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Last week's defeat of the Lieberman-Collins cybersecurity bill sends lawmakers back to the drawing board to craft legislation that walks a fine balance between protecting critical national infrastructure against attack and addressing the privacy and cost concerns expressed by opponents of the original bill. While at this point it is uncertain when new legislation can be introduced, it is becoming increasingly clear that the United States, as well as a number of other countries, remain highly vulnerable to attack by foreign nations, cyberterrorists, hacktivists and also your garden-variety of cybercriminal.
"Cyberwarfare is especially inviting to countries that don't have the same level of military capability," said Chris Petersen, CTO of LogRhythm, a Boulder, Colo.-based SIEM vendor. "We have enemies who look at cyberwarfare as a great asymmetric weapon. They could use it to disrupt our communications, transportation, energy grid, etc. They don't even really have to do the actual attack. Sometimes it is the threat that makes a difference in certain cases. But, if they can disrupt the operation for a prolonged period of time, that would put us in a very bad position from the ability to project policy and project power."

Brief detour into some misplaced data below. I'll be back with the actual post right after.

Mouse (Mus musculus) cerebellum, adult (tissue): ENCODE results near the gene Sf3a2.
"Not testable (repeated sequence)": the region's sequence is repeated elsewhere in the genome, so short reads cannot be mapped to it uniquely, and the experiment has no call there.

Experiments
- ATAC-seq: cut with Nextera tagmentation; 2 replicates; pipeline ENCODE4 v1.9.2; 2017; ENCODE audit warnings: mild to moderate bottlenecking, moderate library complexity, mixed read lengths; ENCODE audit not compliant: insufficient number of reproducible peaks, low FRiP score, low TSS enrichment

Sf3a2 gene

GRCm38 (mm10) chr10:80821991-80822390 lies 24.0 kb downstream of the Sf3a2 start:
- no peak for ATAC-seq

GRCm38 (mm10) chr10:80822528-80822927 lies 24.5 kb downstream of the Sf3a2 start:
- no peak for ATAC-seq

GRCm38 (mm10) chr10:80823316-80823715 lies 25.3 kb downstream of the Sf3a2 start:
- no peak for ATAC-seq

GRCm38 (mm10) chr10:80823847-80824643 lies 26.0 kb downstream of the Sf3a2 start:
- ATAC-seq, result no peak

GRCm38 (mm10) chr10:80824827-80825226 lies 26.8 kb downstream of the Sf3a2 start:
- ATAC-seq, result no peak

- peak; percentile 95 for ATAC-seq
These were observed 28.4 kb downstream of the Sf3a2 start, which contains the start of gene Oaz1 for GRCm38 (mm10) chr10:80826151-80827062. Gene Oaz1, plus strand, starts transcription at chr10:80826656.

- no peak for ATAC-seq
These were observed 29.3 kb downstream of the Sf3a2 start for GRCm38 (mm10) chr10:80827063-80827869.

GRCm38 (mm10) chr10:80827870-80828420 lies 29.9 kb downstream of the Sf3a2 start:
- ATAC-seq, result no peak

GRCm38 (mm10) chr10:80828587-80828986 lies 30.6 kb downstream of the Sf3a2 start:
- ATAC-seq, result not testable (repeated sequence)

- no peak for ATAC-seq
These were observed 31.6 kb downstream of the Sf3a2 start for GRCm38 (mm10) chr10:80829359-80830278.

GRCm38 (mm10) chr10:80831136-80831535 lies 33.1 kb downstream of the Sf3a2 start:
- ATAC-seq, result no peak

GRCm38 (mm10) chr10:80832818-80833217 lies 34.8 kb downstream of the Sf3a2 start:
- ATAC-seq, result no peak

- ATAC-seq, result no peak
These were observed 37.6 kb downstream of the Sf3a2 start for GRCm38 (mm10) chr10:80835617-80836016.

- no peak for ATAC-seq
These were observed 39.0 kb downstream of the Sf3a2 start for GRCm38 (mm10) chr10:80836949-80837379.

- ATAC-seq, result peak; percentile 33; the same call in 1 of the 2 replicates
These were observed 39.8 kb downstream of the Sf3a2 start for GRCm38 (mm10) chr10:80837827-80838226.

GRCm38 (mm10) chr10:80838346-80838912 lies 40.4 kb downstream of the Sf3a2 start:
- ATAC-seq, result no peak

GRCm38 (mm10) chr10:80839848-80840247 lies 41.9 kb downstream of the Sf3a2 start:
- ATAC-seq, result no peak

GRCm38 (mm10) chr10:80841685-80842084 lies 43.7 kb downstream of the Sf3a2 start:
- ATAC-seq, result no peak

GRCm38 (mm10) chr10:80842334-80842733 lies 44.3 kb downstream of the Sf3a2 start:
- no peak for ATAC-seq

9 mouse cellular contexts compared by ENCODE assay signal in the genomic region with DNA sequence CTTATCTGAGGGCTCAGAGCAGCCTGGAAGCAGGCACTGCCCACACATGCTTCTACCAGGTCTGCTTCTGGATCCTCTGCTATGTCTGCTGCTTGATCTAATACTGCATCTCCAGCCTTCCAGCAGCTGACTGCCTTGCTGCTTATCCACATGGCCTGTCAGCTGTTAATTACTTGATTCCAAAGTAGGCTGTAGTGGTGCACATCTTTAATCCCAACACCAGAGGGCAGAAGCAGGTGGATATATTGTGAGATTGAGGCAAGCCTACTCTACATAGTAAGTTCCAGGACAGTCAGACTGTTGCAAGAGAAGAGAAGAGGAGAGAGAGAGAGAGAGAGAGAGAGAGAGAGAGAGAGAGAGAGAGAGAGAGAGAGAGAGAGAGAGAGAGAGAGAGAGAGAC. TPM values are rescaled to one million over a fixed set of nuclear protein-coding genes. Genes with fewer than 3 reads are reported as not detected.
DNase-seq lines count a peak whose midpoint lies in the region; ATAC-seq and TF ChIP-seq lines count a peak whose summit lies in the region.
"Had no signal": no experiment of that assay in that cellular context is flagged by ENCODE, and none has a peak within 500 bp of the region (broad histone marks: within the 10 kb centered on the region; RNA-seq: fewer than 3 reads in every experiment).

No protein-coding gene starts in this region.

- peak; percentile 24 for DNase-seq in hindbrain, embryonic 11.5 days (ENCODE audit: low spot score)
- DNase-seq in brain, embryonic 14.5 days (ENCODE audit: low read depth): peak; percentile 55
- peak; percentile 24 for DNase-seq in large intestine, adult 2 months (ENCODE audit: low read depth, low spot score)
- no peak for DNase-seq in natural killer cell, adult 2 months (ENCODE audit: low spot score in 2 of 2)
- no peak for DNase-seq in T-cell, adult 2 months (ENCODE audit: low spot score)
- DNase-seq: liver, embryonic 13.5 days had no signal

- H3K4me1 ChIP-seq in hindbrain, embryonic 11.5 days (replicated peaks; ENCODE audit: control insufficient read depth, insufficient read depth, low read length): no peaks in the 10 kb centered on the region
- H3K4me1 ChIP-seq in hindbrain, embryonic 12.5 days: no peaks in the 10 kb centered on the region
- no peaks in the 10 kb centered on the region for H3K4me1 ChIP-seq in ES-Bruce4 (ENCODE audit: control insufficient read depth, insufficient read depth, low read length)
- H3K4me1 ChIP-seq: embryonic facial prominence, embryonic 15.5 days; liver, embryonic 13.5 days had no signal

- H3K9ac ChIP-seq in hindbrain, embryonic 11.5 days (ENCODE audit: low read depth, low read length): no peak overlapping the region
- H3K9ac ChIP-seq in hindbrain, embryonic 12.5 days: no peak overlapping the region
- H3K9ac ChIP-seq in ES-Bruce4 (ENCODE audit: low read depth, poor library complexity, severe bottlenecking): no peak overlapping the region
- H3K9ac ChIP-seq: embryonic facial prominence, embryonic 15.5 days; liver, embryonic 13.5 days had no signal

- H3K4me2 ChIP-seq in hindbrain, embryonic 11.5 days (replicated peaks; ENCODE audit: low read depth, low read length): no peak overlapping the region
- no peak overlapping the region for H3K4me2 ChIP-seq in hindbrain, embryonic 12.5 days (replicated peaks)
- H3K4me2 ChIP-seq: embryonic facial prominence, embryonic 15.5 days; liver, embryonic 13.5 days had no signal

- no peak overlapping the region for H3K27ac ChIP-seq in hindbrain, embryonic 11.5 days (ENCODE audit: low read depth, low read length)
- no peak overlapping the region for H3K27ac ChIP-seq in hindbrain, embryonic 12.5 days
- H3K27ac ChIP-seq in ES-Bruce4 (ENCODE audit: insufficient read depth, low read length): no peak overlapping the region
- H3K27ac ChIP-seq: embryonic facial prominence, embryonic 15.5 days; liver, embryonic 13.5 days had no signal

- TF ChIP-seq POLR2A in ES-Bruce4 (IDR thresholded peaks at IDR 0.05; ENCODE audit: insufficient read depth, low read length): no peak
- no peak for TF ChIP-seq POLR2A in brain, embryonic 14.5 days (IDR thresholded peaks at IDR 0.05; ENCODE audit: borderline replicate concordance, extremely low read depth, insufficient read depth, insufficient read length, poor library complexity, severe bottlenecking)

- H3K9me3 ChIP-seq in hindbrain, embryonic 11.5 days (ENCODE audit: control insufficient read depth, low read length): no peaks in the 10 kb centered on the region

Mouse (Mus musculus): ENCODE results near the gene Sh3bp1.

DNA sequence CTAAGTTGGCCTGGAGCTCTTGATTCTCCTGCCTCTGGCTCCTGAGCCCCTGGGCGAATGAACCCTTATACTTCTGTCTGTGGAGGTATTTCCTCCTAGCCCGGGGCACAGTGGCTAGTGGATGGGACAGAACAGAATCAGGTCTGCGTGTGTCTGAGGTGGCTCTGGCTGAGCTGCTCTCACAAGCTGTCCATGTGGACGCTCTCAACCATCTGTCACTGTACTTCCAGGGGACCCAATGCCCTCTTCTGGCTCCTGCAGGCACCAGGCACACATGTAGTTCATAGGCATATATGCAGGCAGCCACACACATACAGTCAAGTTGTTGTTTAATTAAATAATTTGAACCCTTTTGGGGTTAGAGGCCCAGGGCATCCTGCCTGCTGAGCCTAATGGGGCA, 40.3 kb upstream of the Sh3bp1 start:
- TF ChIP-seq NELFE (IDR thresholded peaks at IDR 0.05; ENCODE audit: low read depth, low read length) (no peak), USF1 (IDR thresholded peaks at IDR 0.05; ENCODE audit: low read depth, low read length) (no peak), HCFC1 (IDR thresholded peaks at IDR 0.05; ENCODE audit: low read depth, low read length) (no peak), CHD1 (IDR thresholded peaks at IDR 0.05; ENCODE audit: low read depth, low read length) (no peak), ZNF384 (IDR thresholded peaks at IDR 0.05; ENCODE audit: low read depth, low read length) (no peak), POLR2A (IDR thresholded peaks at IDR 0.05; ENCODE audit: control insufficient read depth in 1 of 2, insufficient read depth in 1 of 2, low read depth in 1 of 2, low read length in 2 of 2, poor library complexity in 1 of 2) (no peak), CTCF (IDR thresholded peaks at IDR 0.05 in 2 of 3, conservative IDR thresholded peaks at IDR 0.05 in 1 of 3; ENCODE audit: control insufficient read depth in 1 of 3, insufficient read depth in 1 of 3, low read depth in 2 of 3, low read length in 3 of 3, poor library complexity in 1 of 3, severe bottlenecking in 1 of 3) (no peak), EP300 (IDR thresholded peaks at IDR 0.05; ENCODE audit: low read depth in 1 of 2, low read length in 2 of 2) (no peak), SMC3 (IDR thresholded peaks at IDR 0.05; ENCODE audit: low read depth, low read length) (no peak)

One of the things that makes the United States especially vulnerable is the fact that much of our crucial infrastructure is either owned or controlled by private corporations. This means that the investment necessary to protect that infrastructure depends on budgetary survival in an environment where cost control and shareholder value are the preeminent business objectives. And, given that large-scale attacks have not yet occurred, many opponents of the cybersecurity bill have questioned the validity of the threat.
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"We have to rely on businesses to do the right thing, and for them, doing the right thing is to take care of the shareholders unless some overarching reason compels them to do otherwise," Petersen added. "They will protect their networks to the degree that they need to in order to fulfill their first obligation of the shareholders. But, I'm not sure that it's reasonable to expect them to defend themselves to the extent where they are preserved against an attack by a nation/state. This is not a trivial cost."